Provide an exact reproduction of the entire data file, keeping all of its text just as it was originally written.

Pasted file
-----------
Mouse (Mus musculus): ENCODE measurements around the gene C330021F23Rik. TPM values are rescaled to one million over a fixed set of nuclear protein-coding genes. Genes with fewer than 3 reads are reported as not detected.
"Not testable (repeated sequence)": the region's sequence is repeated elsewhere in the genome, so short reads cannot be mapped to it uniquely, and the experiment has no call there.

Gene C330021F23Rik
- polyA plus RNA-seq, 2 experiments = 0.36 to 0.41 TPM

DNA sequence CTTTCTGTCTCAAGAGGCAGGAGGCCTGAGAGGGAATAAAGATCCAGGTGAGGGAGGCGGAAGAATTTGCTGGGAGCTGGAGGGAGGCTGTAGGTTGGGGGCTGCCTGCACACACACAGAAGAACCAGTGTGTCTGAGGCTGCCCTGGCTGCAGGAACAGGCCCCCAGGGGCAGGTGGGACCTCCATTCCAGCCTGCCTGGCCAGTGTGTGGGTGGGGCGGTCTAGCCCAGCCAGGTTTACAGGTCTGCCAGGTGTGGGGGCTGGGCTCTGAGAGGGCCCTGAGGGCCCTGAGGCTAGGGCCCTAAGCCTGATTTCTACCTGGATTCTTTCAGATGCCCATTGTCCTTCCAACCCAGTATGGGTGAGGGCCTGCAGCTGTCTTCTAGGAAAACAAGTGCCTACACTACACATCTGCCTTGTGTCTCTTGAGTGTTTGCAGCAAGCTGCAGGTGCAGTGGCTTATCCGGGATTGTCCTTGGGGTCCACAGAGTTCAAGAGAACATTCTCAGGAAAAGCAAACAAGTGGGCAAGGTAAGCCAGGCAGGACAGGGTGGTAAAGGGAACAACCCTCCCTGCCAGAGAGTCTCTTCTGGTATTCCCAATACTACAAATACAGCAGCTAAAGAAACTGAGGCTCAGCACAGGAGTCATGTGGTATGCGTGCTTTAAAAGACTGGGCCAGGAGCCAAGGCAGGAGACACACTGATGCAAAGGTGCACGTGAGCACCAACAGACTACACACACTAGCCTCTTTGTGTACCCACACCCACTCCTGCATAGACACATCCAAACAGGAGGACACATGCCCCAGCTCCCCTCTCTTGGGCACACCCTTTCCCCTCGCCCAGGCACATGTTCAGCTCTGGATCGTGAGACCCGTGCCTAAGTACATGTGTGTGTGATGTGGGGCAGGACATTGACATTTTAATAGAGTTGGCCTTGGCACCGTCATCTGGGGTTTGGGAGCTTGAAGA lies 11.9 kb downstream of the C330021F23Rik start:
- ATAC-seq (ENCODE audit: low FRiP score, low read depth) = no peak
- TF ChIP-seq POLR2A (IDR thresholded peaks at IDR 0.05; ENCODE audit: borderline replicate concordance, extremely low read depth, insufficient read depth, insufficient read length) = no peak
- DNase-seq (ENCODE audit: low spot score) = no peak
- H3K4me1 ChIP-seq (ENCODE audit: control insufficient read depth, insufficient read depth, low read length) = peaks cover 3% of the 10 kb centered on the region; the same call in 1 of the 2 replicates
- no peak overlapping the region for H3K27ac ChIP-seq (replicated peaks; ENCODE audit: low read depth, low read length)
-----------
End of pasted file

Mouse (Mus musculus): ENCODE measurements around the gene C330021F23Rik. TPM values are rescaled to one million over a fixed set of nuclear protein-coding genes. Genes with fewer than 3 reads are reported as not detected.
"Not testable (repeated sequence)": the region's sequence is repeated elsewhere in the genome, so short reads cannot be mapped to it uniquely, and the experiment has no call there.

Gene C330021F23Rik
- polyA plus RNA-seq, 2 experiments = 0.36 to 0.41 TPM

DNA sequence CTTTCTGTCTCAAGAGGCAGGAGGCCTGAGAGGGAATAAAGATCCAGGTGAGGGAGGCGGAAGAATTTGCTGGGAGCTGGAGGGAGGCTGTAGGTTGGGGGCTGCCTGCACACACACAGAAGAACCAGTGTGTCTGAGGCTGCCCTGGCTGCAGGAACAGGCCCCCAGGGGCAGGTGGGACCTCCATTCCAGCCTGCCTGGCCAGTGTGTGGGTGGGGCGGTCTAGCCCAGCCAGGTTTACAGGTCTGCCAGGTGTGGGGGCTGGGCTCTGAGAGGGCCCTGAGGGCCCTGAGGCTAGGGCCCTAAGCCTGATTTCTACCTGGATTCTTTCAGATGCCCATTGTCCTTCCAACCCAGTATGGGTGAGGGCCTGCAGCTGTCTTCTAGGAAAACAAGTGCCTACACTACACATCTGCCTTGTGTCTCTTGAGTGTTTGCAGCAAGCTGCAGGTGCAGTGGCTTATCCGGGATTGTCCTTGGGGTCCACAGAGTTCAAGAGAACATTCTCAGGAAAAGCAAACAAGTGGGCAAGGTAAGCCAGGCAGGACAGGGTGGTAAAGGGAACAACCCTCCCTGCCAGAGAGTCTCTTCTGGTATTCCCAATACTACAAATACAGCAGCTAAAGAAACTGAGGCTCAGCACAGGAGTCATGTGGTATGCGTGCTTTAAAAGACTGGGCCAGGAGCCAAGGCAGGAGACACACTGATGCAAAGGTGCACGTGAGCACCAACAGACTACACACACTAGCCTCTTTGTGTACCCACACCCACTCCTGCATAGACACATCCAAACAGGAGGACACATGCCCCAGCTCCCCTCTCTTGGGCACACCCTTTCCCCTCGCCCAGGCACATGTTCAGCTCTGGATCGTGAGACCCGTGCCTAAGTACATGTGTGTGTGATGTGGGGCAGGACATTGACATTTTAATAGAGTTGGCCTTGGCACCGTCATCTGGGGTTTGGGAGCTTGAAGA lies 11.9 kb downstream of the C330021F23Rik start:
- ATAC-seq (ENCODE audit: low FRiP score, low read depth) = no peak
- TF ChIP-seq POLR2A (IDR thresholded peaks at IDR 0.05; ENCODE audit: borderline replicate concordance, extremely low read depth, insufficient read depth, insufficient read length) = no peak
- DNase-seq (ENCODE audit: low spot score) = no peak
- H3K4me1 ChIP-seq (ENCODE audit: control insufficient read depth, insufficient read depth, low read length) = peaks cover 3% of the 10 kb centered on the region; the same call in 1 of the 2 replicates
- no peak overlapping the region for H3K27ac ChIP-seq (replicated peaks; ENCODE audit: low read depth, low read length)